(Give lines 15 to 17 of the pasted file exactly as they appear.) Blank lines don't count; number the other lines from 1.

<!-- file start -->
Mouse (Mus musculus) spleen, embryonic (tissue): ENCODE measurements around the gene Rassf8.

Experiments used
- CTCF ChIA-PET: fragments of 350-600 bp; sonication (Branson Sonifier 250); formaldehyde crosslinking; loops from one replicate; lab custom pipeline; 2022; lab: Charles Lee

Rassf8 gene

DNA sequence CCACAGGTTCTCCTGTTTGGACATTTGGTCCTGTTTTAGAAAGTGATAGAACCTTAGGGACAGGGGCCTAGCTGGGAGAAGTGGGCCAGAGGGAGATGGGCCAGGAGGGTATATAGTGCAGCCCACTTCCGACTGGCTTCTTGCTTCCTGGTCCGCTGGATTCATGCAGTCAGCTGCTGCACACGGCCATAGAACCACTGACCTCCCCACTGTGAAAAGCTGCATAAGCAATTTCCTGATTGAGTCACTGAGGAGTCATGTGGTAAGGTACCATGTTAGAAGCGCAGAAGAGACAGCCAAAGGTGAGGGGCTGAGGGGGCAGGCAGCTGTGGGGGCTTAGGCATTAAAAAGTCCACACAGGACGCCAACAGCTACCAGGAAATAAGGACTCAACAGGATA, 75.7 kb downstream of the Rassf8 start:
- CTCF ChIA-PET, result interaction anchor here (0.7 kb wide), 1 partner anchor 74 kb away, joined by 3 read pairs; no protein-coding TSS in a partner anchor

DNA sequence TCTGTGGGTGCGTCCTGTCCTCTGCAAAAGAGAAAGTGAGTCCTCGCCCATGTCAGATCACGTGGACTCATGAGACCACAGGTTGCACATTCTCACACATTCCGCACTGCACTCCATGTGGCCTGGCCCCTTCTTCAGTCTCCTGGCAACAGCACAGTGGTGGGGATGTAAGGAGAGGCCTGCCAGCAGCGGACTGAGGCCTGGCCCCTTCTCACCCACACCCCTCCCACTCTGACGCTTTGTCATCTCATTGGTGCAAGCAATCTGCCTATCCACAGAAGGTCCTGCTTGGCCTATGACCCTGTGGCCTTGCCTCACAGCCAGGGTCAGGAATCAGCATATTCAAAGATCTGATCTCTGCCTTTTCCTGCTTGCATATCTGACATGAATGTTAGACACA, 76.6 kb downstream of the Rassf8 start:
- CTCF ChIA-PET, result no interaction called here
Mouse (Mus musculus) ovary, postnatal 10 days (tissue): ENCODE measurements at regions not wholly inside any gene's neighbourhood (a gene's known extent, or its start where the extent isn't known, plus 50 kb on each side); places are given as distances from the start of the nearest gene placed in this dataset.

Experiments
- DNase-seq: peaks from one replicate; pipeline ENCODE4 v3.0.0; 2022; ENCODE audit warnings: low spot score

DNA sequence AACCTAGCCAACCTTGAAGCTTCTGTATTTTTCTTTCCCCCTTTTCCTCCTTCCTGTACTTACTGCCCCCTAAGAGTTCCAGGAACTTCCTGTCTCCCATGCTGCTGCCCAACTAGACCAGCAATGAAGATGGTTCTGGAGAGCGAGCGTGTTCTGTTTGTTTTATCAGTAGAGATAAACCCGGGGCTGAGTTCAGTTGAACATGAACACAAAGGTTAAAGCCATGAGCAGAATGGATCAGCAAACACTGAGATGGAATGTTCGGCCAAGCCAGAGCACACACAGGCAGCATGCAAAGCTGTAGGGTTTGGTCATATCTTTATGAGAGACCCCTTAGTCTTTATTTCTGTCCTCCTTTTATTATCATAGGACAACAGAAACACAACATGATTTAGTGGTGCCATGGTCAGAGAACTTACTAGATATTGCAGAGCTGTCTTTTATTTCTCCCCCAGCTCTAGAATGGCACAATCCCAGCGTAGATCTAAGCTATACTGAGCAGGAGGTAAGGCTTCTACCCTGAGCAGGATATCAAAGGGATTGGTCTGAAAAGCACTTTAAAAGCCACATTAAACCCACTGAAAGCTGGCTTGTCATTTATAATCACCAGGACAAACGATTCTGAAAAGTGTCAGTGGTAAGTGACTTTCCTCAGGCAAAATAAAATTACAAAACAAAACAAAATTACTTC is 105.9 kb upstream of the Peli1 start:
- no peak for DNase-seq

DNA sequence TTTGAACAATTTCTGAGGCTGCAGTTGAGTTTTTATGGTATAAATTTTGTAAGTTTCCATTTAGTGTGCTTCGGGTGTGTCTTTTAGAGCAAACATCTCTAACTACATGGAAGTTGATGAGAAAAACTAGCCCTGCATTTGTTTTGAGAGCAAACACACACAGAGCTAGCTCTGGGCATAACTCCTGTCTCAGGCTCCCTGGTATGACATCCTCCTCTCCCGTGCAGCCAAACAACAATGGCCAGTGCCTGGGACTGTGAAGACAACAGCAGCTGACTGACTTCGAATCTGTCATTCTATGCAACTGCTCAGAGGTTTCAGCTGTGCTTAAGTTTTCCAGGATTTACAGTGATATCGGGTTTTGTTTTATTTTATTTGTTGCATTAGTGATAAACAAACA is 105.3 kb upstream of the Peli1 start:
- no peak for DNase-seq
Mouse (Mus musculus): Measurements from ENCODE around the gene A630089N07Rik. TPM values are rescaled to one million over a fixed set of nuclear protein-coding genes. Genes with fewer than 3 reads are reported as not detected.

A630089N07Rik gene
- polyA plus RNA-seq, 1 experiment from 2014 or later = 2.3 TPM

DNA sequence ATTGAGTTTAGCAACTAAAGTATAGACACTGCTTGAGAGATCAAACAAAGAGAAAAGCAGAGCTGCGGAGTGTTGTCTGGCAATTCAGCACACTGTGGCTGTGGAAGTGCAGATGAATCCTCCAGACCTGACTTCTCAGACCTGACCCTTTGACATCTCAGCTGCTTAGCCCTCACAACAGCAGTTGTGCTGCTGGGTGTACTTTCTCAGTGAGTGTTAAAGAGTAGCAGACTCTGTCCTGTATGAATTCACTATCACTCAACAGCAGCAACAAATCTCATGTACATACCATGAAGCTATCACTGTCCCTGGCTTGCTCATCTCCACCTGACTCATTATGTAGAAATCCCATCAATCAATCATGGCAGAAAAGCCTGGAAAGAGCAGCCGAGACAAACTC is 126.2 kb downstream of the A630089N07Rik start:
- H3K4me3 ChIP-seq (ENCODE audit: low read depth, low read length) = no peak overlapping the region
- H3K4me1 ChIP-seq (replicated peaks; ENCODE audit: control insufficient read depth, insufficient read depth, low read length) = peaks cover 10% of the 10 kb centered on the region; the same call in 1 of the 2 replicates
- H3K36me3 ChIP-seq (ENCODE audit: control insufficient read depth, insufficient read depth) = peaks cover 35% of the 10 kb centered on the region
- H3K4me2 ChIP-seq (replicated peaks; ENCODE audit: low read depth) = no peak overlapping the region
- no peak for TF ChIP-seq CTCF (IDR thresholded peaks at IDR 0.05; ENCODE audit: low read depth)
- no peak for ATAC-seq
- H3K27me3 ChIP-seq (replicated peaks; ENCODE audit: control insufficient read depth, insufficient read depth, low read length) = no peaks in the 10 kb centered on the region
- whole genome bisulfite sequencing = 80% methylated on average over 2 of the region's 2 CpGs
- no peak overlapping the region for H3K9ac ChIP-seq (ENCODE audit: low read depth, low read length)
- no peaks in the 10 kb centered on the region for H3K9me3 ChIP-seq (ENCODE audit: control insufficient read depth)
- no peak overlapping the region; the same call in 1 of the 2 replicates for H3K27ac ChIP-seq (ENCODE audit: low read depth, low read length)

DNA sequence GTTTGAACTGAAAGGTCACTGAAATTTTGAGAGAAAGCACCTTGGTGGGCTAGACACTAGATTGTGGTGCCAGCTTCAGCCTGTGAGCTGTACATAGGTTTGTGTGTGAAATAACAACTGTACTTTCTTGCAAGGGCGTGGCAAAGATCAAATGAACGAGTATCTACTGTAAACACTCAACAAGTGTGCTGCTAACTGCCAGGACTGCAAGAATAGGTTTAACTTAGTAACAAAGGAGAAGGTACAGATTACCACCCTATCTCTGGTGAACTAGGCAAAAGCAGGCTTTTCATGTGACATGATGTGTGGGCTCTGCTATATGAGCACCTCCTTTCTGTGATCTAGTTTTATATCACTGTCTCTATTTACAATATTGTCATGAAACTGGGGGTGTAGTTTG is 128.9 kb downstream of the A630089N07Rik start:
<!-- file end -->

- no peak for DNase-seq
Mouse (Mus musculus): Measurements from ENCODE around the gene A630089N07Rik. TPM values are rescaled to one million over a fixed set of nuclear protein-coding genes. Genes with fewer than 3 reads are reported as not detected.

A630089N07Rik gene